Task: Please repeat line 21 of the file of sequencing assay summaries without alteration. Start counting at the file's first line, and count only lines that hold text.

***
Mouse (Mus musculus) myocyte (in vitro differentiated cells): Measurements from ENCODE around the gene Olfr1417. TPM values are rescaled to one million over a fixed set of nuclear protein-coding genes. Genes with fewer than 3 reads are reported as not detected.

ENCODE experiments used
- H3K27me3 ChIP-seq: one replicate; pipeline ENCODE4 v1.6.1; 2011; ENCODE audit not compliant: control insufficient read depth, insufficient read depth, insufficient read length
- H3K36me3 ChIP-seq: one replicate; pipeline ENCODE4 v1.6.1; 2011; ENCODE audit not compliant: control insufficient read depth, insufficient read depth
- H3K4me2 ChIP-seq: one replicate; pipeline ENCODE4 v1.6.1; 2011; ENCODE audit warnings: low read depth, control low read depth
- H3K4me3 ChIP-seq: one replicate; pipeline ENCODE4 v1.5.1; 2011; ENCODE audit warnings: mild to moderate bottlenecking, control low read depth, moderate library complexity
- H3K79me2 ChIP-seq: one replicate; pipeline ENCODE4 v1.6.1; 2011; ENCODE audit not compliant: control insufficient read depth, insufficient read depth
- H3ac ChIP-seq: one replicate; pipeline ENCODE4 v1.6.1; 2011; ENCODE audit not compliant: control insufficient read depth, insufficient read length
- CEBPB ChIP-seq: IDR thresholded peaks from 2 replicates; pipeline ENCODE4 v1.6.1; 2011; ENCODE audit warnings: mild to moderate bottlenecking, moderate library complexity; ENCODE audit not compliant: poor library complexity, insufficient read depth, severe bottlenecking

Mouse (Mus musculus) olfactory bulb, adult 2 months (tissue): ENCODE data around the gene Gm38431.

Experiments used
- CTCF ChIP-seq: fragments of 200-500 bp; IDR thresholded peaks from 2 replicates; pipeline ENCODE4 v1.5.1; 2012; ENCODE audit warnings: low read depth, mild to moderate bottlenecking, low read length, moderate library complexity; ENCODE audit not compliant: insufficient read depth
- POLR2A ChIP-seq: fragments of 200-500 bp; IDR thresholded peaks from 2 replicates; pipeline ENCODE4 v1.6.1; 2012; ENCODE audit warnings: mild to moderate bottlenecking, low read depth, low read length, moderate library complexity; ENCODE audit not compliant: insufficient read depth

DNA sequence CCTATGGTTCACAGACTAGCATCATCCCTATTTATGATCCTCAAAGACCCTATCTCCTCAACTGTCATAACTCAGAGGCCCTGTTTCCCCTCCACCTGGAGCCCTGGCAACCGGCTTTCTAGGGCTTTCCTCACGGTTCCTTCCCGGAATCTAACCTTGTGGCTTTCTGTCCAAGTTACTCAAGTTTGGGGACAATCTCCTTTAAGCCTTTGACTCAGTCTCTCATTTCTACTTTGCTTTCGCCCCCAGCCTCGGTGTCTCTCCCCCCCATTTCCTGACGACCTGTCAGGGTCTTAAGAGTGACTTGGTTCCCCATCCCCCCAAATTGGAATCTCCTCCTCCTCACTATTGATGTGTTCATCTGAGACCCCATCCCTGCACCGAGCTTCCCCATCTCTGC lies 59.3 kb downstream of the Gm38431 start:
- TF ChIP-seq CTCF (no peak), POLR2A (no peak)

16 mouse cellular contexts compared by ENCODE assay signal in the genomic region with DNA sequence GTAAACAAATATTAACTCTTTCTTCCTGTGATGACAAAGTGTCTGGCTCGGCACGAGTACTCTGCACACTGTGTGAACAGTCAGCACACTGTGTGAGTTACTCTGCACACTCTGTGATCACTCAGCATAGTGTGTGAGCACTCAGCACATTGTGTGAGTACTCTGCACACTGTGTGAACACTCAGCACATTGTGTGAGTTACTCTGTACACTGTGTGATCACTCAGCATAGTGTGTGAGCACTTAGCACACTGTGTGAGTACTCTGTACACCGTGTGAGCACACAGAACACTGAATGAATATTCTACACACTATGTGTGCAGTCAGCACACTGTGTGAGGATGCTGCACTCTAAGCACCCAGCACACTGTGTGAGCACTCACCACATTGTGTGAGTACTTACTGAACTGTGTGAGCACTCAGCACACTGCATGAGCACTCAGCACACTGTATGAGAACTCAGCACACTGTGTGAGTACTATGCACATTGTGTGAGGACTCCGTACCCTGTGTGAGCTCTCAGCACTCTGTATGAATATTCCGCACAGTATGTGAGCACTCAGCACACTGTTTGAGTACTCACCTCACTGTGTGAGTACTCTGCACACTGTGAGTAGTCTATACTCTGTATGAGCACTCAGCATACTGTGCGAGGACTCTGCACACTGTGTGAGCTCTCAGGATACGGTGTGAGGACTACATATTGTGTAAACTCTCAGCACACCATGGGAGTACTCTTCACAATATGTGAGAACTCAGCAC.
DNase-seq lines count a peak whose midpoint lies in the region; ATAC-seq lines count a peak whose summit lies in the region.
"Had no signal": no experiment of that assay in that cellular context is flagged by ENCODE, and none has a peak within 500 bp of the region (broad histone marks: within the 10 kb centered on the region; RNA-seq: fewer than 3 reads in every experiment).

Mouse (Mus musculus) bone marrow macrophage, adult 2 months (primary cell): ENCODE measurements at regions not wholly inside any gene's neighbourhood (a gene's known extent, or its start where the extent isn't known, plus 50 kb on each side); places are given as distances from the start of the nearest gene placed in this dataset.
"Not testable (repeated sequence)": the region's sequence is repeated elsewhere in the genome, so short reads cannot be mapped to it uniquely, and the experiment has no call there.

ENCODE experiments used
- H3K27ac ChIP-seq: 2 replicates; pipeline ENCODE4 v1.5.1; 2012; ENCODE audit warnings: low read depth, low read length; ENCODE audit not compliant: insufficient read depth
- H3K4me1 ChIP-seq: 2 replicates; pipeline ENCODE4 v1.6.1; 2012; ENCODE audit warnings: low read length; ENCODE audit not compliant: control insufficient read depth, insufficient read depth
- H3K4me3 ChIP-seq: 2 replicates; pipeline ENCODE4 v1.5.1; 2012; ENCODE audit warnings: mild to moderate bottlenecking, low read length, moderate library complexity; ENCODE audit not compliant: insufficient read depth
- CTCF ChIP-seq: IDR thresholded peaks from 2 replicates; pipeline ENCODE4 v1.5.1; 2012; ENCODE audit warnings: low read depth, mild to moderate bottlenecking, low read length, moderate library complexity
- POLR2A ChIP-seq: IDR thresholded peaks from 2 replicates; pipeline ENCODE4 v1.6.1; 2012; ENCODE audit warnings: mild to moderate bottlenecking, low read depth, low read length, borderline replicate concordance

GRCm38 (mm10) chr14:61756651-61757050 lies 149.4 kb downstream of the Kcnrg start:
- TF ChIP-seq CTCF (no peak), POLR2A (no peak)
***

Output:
ENCODE experiments used